Yet the desire for immersion and flow does not merely impact on the aesthetic experience of the player, but their psychology also. This can often lead to negative and potentially dangerous consequences. It has often been reported that when playing ‘violent games children become immersed in violent actions. This immersion may sometimes provoke a real-life aggressive response from the player’ (Ravitch and Viteritti, 182). Therefore, we have a social responsibility to balance enjoyable, experiential gameplay with assessment and detachment. This is what I think the second-person perspective can continuously offer. As already observed, manipulating your character through uncontrolled eyes is not dissimilar to the act of screen-watching in multiplayer games. Wolf argues that ‘watching the other player’s actions is an important part of the strategy, creating an interesting tension between passive watching and active playing […] that can make the player more aware of the difference’ (Wolf, 65). Therefore, it could be stated that the second-person perspective creates a double consciousness. On one hand, the player is overtly aware of their dependent and reactionary position towards game mechanics, because they rely on the NPC-controlled camera. On the other hand, the gamer is simultaneously an active agent within the game itself. Hence, they do not simply accept the presented environment as reality, with its potential for violence, propaganda and aggression. Instead, players may act questioningly and distantly toward it without feeling powerless or totally alienated. Overall, the gameplay may create an awareness of one’s limitations, dependencies and interconnectedness, while at the same time providing an immersive and representational environment to play within.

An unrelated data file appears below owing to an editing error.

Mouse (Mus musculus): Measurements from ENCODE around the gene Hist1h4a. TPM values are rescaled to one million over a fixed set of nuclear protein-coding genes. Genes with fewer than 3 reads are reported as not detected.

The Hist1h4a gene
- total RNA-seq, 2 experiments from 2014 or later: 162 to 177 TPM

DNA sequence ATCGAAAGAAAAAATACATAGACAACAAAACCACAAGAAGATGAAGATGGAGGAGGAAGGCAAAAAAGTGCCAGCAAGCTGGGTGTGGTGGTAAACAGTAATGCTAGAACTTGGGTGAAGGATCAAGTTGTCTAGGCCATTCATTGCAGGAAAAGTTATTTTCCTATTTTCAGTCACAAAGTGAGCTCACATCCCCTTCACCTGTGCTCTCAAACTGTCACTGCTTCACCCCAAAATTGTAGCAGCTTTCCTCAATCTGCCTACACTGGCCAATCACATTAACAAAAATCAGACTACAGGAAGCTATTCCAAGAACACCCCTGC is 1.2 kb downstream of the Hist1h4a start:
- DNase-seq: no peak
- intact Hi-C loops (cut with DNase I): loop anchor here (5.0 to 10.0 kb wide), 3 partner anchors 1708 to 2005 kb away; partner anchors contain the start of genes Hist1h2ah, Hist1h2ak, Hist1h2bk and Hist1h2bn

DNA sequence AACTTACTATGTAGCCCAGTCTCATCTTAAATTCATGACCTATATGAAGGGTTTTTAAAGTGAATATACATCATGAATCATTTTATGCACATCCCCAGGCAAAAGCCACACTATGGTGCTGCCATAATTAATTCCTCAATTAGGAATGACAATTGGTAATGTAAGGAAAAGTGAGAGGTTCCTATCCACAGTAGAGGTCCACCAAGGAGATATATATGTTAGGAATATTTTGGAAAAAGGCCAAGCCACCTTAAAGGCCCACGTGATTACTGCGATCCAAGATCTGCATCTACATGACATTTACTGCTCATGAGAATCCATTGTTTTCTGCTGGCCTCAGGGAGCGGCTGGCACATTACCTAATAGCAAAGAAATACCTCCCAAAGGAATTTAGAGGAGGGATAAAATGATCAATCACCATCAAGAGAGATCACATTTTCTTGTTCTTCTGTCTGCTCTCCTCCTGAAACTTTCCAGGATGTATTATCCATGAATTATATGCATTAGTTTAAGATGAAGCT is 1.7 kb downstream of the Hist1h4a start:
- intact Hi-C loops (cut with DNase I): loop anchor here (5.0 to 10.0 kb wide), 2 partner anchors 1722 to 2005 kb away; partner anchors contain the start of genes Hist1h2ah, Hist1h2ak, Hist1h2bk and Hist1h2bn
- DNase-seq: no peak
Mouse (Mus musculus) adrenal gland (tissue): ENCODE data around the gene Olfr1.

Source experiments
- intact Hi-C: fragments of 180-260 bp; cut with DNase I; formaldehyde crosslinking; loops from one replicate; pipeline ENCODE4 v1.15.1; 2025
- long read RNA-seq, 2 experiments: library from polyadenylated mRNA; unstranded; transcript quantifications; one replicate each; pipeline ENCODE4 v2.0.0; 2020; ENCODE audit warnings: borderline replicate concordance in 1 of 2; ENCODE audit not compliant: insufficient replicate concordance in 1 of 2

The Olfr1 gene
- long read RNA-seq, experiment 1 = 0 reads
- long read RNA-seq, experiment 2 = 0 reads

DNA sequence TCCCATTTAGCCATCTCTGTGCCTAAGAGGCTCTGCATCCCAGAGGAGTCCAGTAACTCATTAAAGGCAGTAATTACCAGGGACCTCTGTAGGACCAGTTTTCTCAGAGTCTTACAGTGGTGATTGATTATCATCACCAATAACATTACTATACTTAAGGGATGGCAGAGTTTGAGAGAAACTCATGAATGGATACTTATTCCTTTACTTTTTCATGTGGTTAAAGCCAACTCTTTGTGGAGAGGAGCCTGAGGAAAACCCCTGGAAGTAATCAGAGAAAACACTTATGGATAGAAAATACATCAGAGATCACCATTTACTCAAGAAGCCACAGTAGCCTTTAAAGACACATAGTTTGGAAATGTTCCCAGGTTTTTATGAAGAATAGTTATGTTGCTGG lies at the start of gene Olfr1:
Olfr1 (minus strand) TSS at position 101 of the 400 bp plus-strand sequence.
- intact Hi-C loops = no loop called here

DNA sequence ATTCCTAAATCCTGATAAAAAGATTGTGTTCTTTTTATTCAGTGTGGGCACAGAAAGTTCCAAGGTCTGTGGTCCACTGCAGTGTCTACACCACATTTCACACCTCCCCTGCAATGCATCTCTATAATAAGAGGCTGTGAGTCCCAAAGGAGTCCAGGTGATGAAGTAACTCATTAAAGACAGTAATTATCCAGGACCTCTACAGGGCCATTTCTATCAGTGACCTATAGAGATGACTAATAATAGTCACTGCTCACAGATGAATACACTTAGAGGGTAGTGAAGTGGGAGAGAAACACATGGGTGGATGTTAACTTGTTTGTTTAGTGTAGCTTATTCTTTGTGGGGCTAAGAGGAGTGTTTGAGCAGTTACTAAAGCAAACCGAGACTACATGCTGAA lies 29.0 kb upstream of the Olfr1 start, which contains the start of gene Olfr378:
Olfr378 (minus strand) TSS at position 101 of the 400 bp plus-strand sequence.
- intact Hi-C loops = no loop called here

Developing this virtual intermingling of violence, ethics and experience, one could argue that the second-person perspective offers a more realistic portrayal of combat, conflict and crisis. This is not in a literal manner but in a sensory one, because the second person perspective creates a hectic urgency or panic. Firstly, there is the practical need to be seen in order to assert direct control over the character’s movements. Indeed, in order to successfully ‘execute the combinatorial movements of block, hit, crouch, or jump accurately, it is necessary to see the character […] in context with the other elements’ (Taylor, 26-27). Therefore, the player would feel less empowered and panic when outside of the camera’s sight, feeling the need to return under it quickly. However, as this sight would be under the eyes of a potentially aggressive character, it would be tempered with a sense of danger and timidity.

Snake Eyes: The perspective produces conflict between offense and defense, the exposed and the uncontrollable.
Snake Eyes: The perspective produces conflict between offense and defense, the exposed and the uncontrollable.

In fact, there would be a sense of panic in the feelings of objectification and exposure. Once taken over by alien eyes, the camera is no longer a practicality but a vulnerability. Arguably, it appears to no longer be objective and controllable but antagonistic and demeaning. Evidence for this is apparent in multiplayer video games that employ ‘a split-screen view for each player, [for] some competitors have chosen to prevent the temptation to cheat by taping a barrier down the middle of the television screen’ (Consalvo, 111). Hence, there occurs a feeling of exposure and vulnerability when another competitive agent is looking at the player-character, as they can line-up shots, assess risks and ascertain another player’s position. In fact, the word “temptation” suggests notions of voyeurism and an illicit thrill, which further denotes embarrassment and privacy invasion. Apparently, this occurs to such an extent that several players have engaged in labour external to the game in order to hide their visibility. The urgency to prevent this perception is so great that preventative measures are taken before any gaming actually begins. Consequently, a second-person perspective game may result in the player’s frenzied desire to avoid the camera’s antagonistic gaze and to reduce vulnerability.